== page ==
By Lynn Darrah
Imagine walking into your first day of work, being introduced to a new colleague and hearing, “Here’s the person who’s going to help you solve your problem.” I was a new Project Manager in Patient Care Operations at Children’s Hospital Boston. This brief introduction to Carlos, a Patient Service Associate on 9 South, marked the beginning of a year-long journey.
The problem Carlos laid out is common in hospitals, where multiple information systems, people and tools function in a fractionated, inefficient manner, culminating in a finished product that takes a village to maintain. It’s the problem of keeping the unit’s large, white dry-erase board up to date 24/7.
The white board, found on every inpatient unit, is a communication tool used to display patient assignments (beds, attending physician, nurse, etc.), contact information and clinical information.
A patient’s clinical status can change at any point – and so must the board. Caregiver assignments also change multiple times daily. Carlos works on a busy 25-bed medical floor, where there can be 5 to 15 admissions, transfers and discharges daily, and updating the board is only part of his job. In the evenings, nurses must assume this responsibility, taking them away from patient care.
Shockingly, a large portion of the information on the white board has already been entered into one of our many IT system applications (Epic, CHAMPS, BMS) – but since the white board is pen and paper, it isn’t integrated with those systems. Other shortcomings:
- Updating the board is a highly manual process, and relies upon support staff, who aren’t necessarily available 24/7.
- Information isn’t always up to date.
- Information on room turnover — whether the bed is ready for a new patient — cannot be displayed.
- Consistency is limited — information on the board varies from unit to unit.
- There’s no historical reporting capability — information is lost when board is erased.
- The board is visible only if you are on the unit.
Our first attempt to solve this problem was to pilot an electronic white board from our current Bed Management System application. This board was able to integrate with some of our existing IT systems, standardized the display of a HIPAA-compliant naming convention and included information on room turnover and patient safety precautions. It could track when patients went off-floor to other locations or were transferred in or off the unit or discharged.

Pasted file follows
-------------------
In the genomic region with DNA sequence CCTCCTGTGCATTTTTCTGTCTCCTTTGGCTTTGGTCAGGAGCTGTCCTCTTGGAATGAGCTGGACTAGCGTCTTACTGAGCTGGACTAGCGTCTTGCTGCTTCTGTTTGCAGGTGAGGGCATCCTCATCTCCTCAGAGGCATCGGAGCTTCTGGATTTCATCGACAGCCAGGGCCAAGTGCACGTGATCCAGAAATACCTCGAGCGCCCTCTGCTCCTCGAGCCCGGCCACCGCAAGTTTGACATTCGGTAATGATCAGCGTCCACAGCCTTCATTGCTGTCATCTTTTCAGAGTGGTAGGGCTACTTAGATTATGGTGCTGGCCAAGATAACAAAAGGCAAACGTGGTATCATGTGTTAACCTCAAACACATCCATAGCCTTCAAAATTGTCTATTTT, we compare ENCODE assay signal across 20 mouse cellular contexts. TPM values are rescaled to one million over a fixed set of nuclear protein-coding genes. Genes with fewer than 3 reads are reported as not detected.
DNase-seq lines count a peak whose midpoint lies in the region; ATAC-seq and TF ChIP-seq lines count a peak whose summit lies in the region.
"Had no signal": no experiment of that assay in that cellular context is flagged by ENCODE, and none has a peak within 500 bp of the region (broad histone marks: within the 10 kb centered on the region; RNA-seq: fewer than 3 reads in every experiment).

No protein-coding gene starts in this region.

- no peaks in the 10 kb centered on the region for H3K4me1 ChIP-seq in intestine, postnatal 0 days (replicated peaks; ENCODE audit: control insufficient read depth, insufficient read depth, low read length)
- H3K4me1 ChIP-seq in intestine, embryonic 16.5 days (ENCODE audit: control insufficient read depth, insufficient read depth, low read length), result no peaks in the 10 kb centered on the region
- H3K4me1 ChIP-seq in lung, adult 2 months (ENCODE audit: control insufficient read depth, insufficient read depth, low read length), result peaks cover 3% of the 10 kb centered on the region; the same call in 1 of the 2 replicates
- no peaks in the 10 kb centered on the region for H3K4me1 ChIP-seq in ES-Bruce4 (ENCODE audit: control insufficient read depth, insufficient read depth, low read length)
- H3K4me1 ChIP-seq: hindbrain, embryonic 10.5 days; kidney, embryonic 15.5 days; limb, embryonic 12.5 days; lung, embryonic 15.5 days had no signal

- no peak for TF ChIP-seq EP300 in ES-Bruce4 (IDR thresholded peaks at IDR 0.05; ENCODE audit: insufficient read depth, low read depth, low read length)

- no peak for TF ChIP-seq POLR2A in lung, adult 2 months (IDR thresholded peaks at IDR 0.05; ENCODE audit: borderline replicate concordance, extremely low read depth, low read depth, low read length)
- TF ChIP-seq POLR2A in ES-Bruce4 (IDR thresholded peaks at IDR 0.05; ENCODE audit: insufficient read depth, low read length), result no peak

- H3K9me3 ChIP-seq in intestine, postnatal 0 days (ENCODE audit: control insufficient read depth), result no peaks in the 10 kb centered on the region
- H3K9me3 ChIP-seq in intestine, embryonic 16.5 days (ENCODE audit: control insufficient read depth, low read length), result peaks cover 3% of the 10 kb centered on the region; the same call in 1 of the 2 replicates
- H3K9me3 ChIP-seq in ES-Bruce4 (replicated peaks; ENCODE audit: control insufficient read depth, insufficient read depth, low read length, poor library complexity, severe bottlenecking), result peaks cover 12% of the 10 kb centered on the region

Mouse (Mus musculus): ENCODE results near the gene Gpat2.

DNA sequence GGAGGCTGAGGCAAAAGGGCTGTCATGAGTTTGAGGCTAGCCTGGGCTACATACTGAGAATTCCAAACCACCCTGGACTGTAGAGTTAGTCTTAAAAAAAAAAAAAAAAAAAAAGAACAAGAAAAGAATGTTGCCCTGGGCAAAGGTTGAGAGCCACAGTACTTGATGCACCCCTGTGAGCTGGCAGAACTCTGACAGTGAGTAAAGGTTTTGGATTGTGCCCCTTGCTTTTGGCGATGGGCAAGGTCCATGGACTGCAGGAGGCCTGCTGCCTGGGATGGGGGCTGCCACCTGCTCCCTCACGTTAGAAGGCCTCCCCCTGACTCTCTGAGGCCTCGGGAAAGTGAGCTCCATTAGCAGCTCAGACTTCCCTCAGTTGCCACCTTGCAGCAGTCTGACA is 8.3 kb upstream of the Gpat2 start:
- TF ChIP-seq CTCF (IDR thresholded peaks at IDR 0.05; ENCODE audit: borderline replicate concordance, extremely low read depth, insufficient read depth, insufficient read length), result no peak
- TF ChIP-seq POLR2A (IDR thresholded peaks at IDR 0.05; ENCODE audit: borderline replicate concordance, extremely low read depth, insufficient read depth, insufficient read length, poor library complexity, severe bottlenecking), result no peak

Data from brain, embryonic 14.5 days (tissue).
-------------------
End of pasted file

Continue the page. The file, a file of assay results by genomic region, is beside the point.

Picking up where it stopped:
But the product still couldn’t meet the needs of the staff. One of the largest concerns was its inability to integrate with our Cerner system to display CHEWS scores (Children’s Hospital Early Warning Signs). Nurses update CHEWS scores, shown as colored dots on the white board above, every four hours to help identify patients who may be deteriorating clinically. Other problems:
- The assignment process for caregivers varied depending on their credentials.
- Updates to hospital information systems had to be installed manually on the computer.
- It still depended on administrative staff for data entry.
- It was still only visible on the unit.
- Customization and reporting capabilities were limited.
So we decided to build our own product. Through Children’s Innovation Acceleration Program, we applied for and won a FastTrack Innovation in Technology (FIT) award. FIT provides a dedicated programming team, which worked with us and the staff on 9 South to develop a prototype.
Our new white board, named ALICE (Aggregated Local Information Collected Electronically), debuted as a pilot May 3-8 and next week (May 17-20) on 9 South. It displays information from various existing systems, reducing the need for manual entry. Most importantly, it displays CHEWS scores — the most recent and the highest score recorded at 0, 4, 8, 12, 16 and 20 hours – so staff can glimpse a patient’s current and recent condition without having to go into Power Chart.
Viewable from any desktop or laptop, not just the monitors on 9 South, ALICE can print a copy of the caregiver assignment sheet, perform a historical look-up of patient care giver assignments and streamline and standardize the caregiver assignment process.
We work in a world-renowned organization noted for its research and clinical innovation — from culturing the polio virus to novel surgical techniques to scientific breakthroughs in cancer. But beyond these conventional definitions of innovation, we have another opportunity to lead. Atul Gawande told the graduating class of the Stanford School of Medicine last year, “Great medicine requires the innovation of entire packages of care—with medicines and technologies and clinicians designed to fit together seamlessly, monitored carefully, adjusted perpetually…”
Having the best drugs, devices, technology and people solves only part of the health care equation. Coordinating these pieces in streamlined, efficient, measurable processes — with ALICE as just one example — is our next challenge in practicing great medicine.